Throw in the Towel? Never!

Before Modification . . .
“Bad Dawg”
Final Version
watercolor 21 x 21 inches

Years ago, as I was learning to paint and making a few hundred attempts per year, I found only a few of those to be “good” paintings.

Now, as I believe that I know a little more about the structure of a painting, I am very reluctant to accept that a painting is finished too early. Now, I seek a greater complexity than before. But it is waaaaaay more than just complexity. It has to do with balancing all the relationships.

Recently, I heard it said that a symphony is marshalling all the relationships of sounds so that the magnificence of the whole is greater than the sum of its parts. Wow! Is that ever true for the painter, too!

The act of creating balance and unity among the relationships is the crux of painting fine work. There is intense mental strife in that effort for me. In other words, it is a continuous battle to adjust and modify until everything fits. And so many, many times in the progress of a piece I mutter “just give it up!”

I am finding, as I grow artistically, that it isn’t always one’s ability to paint as it is the willingness to risk failure over and over until a painting is finished. Every alternative must be tested, sometimes tried, to determine if the painter has gone too far or not far enough. At some point, making new marks threatens to spoil weeks of work. And it sometimes does.

When it does, should I quit and begin again? That is one possibility. Or, should I attempt removal of the mark, or modification of the rest of the painting?

I say never quit! Take the piece all the way to near ruin before giving in. Lifting paint out of a watercolor is not easy, but it is possible. Overwork? Of course! There is a patina which develops which can sometimes be most attractive and displays a bit of history of what the artist did to complete a piece if it is overworked.

This piece, “Bad Dawg,” is one such piece that suffered through several different endings before I finally stated, ‘that is enough.’ Overworked? Perhaps. Muddy? Some would say “yes.” Sophisticated? Maybe. In the end, taste prevails. Your taste? What does it say?

In the process of becoming more accomplished, learning to accept failure as a companion is absolutely necessary. The biggest part of that, I believe, is NEVER giving up.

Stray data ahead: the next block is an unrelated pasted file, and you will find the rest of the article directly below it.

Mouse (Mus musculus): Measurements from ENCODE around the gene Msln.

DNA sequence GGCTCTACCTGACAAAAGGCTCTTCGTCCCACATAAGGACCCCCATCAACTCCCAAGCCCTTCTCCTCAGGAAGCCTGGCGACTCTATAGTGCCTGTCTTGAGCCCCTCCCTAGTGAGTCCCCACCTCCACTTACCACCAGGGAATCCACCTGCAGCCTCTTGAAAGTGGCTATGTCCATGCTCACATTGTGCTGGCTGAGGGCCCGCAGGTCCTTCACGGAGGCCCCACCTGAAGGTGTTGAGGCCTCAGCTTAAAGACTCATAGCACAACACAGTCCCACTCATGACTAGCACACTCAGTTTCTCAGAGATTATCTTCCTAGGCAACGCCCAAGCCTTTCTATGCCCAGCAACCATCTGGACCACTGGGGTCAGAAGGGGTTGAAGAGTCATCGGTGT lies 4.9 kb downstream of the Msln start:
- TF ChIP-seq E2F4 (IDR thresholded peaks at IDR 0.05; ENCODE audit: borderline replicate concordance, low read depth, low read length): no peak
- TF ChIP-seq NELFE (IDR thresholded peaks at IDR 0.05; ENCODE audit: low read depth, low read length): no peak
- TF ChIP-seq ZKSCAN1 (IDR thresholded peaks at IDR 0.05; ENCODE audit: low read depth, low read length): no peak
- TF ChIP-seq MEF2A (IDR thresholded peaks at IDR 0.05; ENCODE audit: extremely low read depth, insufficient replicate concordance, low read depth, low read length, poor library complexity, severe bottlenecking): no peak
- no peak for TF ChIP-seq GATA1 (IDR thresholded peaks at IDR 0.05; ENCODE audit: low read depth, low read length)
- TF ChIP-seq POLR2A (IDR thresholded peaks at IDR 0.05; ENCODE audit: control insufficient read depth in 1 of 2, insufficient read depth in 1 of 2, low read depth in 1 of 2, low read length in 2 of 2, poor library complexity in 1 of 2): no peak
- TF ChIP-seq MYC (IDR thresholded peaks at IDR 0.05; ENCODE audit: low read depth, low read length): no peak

12 thoughts on “Throw in the Towel? Never!”

  1. Isn't that a part of what makes watercolour so exciting? Ooooh that delicious moment when you know you are risking it, but there is something inside that says you are going to do it anyway?

    Now I want to get back to my bigger pieces, to get that thrill again! Off the computer, back to the studio… living on the edge with drops of pigment and water does it for me!

  2. Delicious painting, Mike! To be so brave and carry on…working…trying to get to the end in a good place. It's hard but your blog is so inspiring and educational. I still don't know how you lifted all that dark color off, though.

  3. No mud whatsoever – a beautiful piece! And from what I can tell in my experiments with the medium, layering seems to be what watercolor is all about. Finally, although I am not anywhere near where you are experience-wise, I have learned that everything I do goes through a gangly adolescence before it reaches maturity. It is part of the growth of the work. And I second RH in wanting to know – how did you get rid of all that dark color?

  4. WOW! Mike your art chops never cease to amaze me;-) I love, love the way this abstract was resurrected and revived…gives me a push to review some of my "oldies". Thank you for this blog, posting your musings, and teachings, it has been inspirational, and, at times, just the kick start I needed to get going again.
    It was great to bump into you at Steven Quiller's demo. my best, ang

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  6. An assault on the senses,another example of wizardy from the Santa Cruz Kid. I would have been thrilled with it after Round 1, but agree the square delivered the KO. May have been a struggle, but it doesn't show…bet there's not a single spot of paint on the golf sweater. 🙂

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